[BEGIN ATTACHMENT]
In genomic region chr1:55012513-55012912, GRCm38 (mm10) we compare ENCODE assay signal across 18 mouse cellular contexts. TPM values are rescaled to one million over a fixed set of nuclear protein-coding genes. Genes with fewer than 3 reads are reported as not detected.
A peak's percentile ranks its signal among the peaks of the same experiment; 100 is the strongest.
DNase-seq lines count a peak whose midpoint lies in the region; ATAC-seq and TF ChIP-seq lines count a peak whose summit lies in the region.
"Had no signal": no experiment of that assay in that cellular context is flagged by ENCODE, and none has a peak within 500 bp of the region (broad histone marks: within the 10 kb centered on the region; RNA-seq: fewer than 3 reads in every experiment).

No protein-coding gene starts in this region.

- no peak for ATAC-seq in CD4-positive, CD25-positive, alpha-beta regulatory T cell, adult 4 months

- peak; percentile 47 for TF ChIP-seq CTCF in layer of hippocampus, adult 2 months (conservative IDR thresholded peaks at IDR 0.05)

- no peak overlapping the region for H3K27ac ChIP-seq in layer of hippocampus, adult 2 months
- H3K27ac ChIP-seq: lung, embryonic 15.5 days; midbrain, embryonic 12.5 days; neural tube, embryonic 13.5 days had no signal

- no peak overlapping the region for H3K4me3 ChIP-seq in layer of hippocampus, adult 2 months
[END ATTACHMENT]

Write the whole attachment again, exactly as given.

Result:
In genomic region chr1:55012513-55012912, GRCm38 (mm10) we compare ENCODE assay signal across 18 mouse cellular contexts. TPM values are rescaled to one million over a fixed set of nuclear protein-coding genes. Genes with fewer than 3 reads are reported as not detected.
A peak's percentile ranks its signal among the peaks of the same experiment; 100 is the strongest.
DNase-seq lines count a peak whose midpoint lies in the region; ATAC-seq and TF ChIP-seq lines count a peak whose summit lies in the region.
"Had no signal": no experiment of that assay in that cellular context is flagged by ENCODE, and none has a peak within 500 bp of the region (broad histone marks: within the 10 kb centered on the region; RNA-seq: fewer than 3 reads in every experiment).

No protein-coding gene starts in this region.

- no peak for ATAC-seq in CD4-positive, CD25-positive, alpha-beta regulatory T cell, adult 4 months

- peak; percentile 47 for TF ChIP-seq CTCF in layer of hippocampus, adult 2 months (conservative IDR thresholded peaks at IDR 0.05)

- no peak overlapping the region for H3K27ac ChIP-seq in layer of hippocampus, adult 2 months
- H3K27ac ChIP-seq: lung, embryonic 15.5 days; midbrain, embryonic 12.5 days; neural tube, embryonic 13.5 days had no signal

- no peak overlapping the region for H3K4me3 ChIP-seq in layer of hippocampus, adult 2 months